Dario Floreano’s research at EPFL includes studying the role of evolution in robotics. According to a note in Discover Magazine, Robots Evolve And Learn How to Lie, he’s observed the discovery of lying.
“Floreano and his colleagues outfitted robots with light sensors, rings of blue light, and wheels and placed them in habitats furnished with glowing â€œfood sourcesâ€ and patches of â€œpoisonâ€ that recharged or drained their batteries. Their neural circuitry was programmed with just 30 â€œgenes,â€ elements of software code that determined how much they sensed light and how they responded when they did. The robots were initially programmed both to light up randomly and to move randomly when they sensed light. To create the next generation of robots, Floreano recombined the genes of those that proved fittestâ€”those that had managed to get the biggest charge out of the food source.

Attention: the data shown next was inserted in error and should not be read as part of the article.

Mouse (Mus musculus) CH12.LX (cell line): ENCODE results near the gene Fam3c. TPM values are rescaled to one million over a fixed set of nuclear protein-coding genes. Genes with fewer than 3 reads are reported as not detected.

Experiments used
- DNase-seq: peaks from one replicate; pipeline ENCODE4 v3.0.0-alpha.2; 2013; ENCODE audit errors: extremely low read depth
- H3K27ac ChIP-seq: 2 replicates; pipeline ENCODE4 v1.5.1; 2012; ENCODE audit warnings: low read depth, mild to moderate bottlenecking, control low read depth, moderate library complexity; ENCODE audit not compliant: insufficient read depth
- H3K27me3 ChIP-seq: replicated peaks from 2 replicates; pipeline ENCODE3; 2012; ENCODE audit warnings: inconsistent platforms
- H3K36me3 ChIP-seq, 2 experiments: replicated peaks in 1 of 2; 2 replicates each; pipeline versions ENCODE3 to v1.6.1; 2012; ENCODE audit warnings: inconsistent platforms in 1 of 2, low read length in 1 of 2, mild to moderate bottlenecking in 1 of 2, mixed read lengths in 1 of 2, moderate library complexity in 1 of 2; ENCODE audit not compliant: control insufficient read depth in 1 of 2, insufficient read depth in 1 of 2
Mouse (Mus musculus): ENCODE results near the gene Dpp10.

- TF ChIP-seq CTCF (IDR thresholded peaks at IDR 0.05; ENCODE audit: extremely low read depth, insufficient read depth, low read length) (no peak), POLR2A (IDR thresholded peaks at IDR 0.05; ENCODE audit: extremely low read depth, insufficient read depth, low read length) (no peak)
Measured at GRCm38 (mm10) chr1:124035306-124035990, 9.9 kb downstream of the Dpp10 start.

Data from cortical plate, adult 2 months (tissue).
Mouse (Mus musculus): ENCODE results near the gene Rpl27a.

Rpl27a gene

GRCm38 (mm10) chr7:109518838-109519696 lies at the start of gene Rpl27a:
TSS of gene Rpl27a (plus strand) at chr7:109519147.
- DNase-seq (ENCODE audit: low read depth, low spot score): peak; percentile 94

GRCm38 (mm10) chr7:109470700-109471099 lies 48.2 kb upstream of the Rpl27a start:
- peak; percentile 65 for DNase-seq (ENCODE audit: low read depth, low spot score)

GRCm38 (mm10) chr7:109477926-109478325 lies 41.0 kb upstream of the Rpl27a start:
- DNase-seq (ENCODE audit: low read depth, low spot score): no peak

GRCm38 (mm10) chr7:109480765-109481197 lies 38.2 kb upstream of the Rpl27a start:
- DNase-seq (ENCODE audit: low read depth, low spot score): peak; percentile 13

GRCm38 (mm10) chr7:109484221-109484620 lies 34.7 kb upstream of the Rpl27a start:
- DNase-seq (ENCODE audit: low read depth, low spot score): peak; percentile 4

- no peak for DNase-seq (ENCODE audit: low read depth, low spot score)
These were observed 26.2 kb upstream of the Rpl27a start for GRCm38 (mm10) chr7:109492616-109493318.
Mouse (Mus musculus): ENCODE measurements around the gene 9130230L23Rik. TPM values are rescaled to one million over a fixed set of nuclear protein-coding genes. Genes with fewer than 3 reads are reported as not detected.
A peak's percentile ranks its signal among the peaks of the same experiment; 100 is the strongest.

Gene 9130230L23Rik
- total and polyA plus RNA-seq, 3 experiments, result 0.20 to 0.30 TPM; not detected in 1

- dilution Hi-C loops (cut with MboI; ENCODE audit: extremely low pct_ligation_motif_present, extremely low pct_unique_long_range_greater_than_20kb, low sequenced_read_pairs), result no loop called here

By the 50th generation, the robots had learned to communicateâ€”lighting up, in three out of four colonies, to alert the others when theyâ€™d found food or poison. The fourth colony sometimes evolved â€œcheaterâ€ robots instead, which would light up to tell the others that the poison was food, while they themselves rolled over to the food source and chowed down without emitting so much as a blink.”